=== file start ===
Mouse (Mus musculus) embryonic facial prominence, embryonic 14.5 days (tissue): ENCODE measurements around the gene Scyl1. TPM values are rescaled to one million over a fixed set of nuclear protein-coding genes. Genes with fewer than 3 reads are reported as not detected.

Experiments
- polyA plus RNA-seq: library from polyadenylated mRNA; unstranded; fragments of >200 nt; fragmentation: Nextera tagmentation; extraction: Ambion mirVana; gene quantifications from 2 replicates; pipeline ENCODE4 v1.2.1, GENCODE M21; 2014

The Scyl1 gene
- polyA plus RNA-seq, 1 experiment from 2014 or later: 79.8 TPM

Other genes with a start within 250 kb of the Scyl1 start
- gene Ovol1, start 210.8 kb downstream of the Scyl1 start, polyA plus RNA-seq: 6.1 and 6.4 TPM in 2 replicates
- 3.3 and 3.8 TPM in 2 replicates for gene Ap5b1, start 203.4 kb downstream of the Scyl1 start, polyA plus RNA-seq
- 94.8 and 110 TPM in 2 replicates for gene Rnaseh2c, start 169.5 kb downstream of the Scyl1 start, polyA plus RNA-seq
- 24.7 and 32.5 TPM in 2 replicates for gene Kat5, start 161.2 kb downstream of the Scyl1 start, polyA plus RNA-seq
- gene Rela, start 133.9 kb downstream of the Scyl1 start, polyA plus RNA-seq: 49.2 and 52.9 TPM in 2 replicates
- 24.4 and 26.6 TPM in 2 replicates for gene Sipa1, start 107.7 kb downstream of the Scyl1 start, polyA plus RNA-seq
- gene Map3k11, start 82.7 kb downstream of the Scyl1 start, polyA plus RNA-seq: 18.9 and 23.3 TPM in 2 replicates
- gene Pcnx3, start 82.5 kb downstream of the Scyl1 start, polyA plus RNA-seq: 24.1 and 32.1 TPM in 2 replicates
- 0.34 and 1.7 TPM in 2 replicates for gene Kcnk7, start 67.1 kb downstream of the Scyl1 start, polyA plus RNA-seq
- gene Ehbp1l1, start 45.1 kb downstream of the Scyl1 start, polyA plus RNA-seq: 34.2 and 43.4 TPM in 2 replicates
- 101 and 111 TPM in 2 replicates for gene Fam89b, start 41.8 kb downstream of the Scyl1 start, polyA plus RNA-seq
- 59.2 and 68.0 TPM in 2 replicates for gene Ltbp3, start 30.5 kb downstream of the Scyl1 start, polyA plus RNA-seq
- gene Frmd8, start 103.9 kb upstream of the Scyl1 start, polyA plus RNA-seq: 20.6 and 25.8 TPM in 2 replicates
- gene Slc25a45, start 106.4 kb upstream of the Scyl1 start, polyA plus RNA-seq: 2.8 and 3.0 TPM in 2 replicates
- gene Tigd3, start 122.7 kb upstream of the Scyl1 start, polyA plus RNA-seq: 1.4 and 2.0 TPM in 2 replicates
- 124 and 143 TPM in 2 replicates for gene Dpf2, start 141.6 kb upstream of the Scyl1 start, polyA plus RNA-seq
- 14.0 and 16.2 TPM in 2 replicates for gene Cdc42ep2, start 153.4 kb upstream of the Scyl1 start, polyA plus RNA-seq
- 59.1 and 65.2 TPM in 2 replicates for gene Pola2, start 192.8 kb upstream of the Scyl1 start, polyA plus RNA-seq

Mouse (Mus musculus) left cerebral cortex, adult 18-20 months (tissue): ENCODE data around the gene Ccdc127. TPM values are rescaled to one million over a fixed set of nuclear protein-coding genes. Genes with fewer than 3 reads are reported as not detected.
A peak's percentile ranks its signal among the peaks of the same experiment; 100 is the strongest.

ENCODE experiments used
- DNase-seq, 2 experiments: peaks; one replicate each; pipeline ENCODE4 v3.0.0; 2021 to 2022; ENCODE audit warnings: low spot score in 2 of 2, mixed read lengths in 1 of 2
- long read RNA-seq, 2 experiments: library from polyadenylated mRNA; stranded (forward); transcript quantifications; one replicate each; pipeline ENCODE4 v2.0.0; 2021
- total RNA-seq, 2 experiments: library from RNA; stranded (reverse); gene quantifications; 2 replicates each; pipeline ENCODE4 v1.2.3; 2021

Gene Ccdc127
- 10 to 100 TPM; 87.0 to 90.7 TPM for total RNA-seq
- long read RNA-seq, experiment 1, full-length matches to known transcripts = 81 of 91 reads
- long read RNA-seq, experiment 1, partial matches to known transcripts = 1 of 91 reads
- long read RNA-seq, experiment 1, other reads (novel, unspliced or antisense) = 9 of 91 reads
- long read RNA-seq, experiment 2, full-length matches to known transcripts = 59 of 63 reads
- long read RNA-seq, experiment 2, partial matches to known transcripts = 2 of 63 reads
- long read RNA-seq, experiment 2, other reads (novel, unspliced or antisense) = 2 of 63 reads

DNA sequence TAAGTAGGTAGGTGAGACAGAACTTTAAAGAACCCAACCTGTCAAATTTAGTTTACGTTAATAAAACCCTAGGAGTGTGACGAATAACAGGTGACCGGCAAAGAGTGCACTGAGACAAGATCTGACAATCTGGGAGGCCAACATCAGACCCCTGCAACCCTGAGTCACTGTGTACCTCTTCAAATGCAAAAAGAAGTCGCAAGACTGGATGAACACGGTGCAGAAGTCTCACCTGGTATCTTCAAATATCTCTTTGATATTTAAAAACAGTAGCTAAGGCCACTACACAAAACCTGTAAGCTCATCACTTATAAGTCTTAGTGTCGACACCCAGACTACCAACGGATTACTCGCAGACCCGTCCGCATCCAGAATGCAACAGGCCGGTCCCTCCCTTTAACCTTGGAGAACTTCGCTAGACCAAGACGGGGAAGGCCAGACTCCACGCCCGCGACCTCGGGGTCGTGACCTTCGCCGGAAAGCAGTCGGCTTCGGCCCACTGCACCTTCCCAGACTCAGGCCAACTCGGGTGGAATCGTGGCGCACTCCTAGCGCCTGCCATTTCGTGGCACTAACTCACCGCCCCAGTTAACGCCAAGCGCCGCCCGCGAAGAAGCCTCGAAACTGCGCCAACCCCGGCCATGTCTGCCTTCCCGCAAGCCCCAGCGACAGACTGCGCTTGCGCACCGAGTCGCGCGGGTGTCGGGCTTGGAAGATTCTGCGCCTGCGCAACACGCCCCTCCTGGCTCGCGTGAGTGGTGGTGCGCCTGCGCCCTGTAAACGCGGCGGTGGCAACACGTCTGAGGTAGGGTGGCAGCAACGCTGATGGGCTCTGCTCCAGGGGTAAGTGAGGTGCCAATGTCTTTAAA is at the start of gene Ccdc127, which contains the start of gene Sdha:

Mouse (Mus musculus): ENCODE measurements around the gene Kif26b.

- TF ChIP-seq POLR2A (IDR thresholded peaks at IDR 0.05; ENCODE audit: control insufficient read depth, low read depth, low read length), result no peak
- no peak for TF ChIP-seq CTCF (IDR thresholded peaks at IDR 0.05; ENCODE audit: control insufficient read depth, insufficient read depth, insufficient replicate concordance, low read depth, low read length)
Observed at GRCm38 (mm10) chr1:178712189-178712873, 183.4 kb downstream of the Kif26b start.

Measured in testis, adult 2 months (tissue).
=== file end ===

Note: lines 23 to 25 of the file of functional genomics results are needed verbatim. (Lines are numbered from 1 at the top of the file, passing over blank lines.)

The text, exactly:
- 14.0 and 16.2 TPM in 2 replicates for gene Cdc42ep2, start 153.4 kb upstream of the Scyl1 start, polyA plus RNA-seq
- 59.1 and 65.2 TPM in 2 replicates for gene Pola2, start 192.8 kb upstream of the Scyl1 start, polyA plus RNA-seq

Mouse (Mus musculus) left cerebral cortex, adult 18-20 months (tissue): ENCODE data around the gene Ccdc127. TPM values are rescaled to one million over a fixed set of nuclear protein-coding genes. Genes with fewer than 3 reads are reported as not detected.